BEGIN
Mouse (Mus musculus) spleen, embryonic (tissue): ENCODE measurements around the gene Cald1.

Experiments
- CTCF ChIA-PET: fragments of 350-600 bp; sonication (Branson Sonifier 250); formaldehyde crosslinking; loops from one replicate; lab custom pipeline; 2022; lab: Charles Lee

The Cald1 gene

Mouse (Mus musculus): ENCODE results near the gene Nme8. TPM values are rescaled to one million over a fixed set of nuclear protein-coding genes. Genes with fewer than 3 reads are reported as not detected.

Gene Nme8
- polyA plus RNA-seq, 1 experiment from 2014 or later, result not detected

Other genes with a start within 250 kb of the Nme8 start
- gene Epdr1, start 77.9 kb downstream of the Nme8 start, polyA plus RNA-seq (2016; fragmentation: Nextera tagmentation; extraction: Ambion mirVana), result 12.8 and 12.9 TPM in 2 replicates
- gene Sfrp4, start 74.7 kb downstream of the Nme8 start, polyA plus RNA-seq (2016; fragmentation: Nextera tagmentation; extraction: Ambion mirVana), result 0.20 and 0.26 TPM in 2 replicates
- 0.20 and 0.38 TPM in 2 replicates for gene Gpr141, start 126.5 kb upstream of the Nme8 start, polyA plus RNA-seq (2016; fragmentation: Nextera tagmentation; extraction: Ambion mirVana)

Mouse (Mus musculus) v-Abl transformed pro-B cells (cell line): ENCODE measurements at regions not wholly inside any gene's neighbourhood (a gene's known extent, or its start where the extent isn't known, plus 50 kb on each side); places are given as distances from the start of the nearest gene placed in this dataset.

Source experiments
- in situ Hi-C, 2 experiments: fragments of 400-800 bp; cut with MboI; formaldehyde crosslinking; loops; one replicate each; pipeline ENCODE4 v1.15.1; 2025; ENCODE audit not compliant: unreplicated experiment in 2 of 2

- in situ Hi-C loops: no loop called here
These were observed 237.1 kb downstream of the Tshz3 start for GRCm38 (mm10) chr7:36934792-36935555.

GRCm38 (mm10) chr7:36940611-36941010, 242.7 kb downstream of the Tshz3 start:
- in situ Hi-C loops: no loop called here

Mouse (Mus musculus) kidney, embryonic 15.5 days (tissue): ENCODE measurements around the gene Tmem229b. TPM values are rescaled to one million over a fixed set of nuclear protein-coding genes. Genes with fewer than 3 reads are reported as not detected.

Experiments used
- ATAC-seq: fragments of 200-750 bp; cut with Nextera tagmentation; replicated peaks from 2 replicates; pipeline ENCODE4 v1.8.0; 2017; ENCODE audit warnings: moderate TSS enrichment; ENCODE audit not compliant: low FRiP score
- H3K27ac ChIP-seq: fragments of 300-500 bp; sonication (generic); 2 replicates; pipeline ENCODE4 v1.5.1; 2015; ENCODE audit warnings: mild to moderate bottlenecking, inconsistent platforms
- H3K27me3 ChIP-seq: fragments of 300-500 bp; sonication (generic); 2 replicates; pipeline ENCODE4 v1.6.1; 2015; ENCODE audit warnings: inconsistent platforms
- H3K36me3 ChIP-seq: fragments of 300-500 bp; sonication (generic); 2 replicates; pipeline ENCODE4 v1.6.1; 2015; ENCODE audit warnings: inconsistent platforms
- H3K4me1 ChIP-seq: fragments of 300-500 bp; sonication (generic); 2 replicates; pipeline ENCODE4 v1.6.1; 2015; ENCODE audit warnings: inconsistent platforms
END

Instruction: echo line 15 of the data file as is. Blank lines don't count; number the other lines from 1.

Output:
- in situ Hi-C loops: no loop called here